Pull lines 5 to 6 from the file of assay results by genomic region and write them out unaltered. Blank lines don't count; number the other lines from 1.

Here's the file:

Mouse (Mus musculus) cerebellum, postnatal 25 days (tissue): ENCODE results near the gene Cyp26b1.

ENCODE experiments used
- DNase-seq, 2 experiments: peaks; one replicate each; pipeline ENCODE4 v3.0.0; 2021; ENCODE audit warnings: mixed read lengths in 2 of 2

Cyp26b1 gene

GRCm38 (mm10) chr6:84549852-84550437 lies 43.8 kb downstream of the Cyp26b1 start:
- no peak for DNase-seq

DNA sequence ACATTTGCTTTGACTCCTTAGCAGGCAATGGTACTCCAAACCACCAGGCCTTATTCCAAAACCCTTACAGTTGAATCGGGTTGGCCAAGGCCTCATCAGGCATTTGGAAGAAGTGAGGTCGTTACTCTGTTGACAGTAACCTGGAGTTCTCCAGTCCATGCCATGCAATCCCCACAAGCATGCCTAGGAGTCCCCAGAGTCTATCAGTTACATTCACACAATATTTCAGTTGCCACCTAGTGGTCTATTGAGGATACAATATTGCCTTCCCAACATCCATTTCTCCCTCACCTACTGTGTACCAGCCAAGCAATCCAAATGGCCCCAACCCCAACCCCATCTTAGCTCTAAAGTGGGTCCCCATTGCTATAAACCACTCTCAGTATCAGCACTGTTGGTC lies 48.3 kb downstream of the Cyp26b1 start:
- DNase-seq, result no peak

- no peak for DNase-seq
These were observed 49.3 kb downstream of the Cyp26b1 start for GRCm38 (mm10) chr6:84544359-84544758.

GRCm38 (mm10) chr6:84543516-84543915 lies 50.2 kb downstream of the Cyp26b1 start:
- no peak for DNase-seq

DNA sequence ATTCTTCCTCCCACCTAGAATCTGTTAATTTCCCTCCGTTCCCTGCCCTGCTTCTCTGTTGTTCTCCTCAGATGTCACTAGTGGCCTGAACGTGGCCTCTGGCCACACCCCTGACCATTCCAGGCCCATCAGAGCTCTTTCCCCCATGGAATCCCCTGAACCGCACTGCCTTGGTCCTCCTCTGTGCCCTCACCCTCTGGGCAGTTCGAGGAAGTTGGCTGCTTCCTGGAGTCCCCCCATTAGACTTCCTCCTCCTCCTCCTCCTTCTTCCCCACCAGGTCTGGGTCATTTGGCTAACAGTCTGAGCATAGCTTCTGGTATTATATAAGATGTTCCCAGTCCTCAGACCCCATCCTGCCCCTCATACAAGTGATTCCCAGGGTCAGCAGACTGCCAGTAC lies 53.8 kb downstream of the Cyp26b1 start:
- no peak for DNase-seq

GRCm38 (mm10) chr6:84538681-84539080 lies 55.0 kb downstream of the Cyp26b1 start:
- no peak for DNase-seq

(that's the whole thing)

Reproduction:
GRCm38 (mm10) chr6:84549852-84550437 lies 43.8 kb downstream of the Cyp26b1 start:
- no peak for DNase-seq